ADVANCING BLOCKCHAIN INNOVATION
Notably, Mastercard filed a patent for instantaneous payments incorporation Blockchain technology in November 2017, and has filed more than 30 ‘patents related to blockchain technology and cryptocurrency.’ On 8 June, Mastercard released details about a patent application filed with the United States Patent and Trademark Office about a plan to counter card skimming through storing encoded payment credentials on a public blockchain and use retrieval methods to validate payments at points of sale. Mastercard has also filed a patent related to Blockchain-based itinerary bidding where hotels, airlines, and other service providers can respond to travellers’ reservation requests.
REDUCING TOMORROW’S PAYMENTS FRICTION
The Blockchain initiatives being pursued by Visa and Mastercard evidence the networks’ pursuit of solutions powered by decentralised networks, lest they become less relevant. The cryptocurrency payment solutions of tomorrow could likely entail official debit cards that are supported by the schemes that enable cross-border payments that can be tracked in real-time. Consider the current reach and acceptance enjoyed by the schemes: 2.5 billion Visa payment cards; 2.3 billion Mastercard or Mastercard-branded cards; tens of millions of merchants globally, and billions of payment card accounts worldwide in more than 200 countries and territories. These metrics and key performance indicators will continue to propel cryptocurrency payments innovation.
“Fewer chargebacks and less fraud could materalise as a result of these types of alternative payments options.”
As the store of value property of cryptocurrencies increasingly yields to digital assets gaining greater acceptance as media of exchange, merchants and other end users can expect to incur – and must address and adequately manage – cryptocurrency market risk and other liabilities, evidencing the need for comprehensive solutions that seamlessly interoperate with fiat.
Some notable currently industry innovations include the ability to remit funds anywhere as easily as one can send a text message, and two-way cryptocurrency ATMs with points of sale functionalities. As integrated and instantaneous payment gateways for cryptocurrency become global and increasingly built on top of digital assets, new payments processing services will emerge that can easily integrate with existing e-commerce solutions.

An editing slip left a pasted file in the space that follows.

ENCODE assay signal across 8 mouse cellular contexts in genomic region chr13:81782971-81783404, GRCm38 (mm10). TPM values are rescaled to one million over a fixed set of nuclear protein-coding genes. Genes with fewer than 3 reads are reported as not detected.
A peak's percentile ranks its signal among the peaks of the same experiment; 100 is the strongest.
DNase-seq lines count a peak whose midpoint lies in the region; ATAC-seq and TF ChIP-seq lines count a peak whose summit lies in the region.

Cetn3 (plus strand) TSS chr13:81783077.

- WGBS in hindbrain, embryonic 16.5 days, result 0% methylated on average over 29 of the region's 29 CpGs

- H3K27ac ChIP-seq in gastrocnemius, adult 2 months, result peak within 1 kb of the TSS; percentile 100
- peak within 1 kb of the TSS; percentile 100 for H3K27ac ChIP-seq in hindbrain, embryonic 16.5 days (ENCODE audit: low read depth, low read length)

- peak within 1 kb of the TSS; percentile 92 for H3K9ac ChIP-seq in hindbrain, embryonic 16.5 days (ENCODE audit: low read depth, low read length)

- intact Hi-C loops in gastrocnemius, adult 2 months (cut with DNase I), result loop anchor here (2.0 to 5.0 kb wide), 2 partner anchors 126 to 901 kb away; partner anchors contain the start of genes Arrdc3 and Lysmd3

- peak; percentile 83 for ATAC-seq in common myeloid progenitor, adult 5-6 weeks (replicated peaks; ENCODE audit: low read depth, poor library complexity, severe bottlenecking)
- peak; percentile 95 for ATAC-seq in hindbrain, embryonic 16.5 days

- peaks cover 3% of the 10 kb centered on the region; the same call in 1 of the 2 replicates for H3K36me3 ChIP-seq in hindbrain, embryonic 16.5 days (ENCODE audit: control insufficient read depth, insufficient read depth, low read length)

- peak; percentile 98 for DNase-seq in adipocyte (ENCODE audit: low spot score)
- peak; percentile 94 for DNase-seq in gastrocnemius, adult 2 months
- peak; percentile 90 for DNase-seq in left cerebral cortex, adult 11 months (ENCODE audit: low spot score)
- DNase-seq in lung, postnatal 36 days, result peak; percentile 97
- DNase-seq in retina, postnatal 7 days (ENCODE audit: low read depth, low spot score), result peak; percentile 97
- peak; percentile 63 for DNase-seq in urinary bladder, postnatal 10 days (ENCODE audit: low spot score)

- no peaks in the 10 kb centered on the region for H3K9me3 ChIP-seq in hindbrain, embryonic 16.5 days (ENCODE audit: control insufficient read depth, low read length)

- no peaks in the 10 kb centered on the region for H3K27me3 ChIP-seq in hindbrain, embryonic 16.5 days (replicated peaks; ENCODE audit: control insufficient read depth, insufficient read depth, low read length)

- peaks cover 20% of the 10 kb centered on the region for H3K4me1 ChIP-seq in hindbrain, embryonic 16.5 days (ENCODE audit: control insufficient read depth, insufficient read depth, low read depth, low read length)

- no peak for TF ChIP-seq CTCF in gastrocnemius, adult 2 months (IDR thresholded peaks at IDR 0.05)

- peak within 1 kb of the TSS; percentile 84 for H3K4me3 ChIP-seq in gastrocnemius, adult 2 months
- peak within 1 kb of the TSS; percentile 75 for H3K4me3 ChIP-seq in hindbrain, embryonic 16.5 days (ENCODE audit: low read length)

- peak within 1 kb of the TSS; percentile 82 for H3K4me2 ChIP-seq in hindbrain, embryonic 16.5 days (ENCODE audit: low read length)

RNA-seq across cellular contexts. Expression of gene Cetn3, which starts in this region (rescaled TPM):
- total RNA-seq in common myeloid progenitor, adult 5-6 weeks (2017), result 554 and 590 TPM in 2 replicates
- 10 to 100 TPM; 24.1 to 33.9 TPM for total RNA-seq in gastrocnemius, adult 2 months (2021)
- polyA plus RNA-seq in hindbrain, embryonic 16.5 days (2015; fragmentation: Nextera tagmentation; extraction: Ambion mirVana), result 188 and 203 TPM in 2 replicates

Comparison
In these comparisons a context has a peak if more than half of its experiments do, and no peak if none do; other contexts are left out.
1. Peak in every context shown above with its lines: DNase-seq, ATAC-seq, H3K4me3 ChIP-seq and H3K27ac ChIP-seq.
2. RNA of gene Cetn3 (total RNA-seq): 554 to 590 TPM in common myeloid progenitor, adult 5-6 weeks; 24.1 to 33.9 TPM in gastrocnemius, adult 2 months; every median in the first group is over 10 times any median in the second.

DASNET PAYMENTS INNOVATION
Payments innovation is also taking place within the DasNet ecosystem. Solutions are being developed and unveiled where the store of value represented by DasCoin can be converted to fiat and spent at merchants or used to access ATMs. These solutions involve the DasNet Blockchain and have been developed to benefit from scalability as the DasNet ecosystem continues to mature. As disintermediation quickens and decentralisation advances, these technological innovations will have the ability to broaden the global payments acceptance of DasCoin and other digital assets.
Blair Baker is the Chief Executive Officer of Das Payments Limited and works to bring unique solutions to the DasCoin ecosystem. Blair co-launched the world’s largest retail foreign exchange trading company in New York in the late 1990s. He also served as a central banker for four years, reporting directly to the Governor of an Asian central bank. Blair also served as a Global Contributary Editor of Central Banking Journal in London for several years and has been syndicated by Reuters for more than 15 years.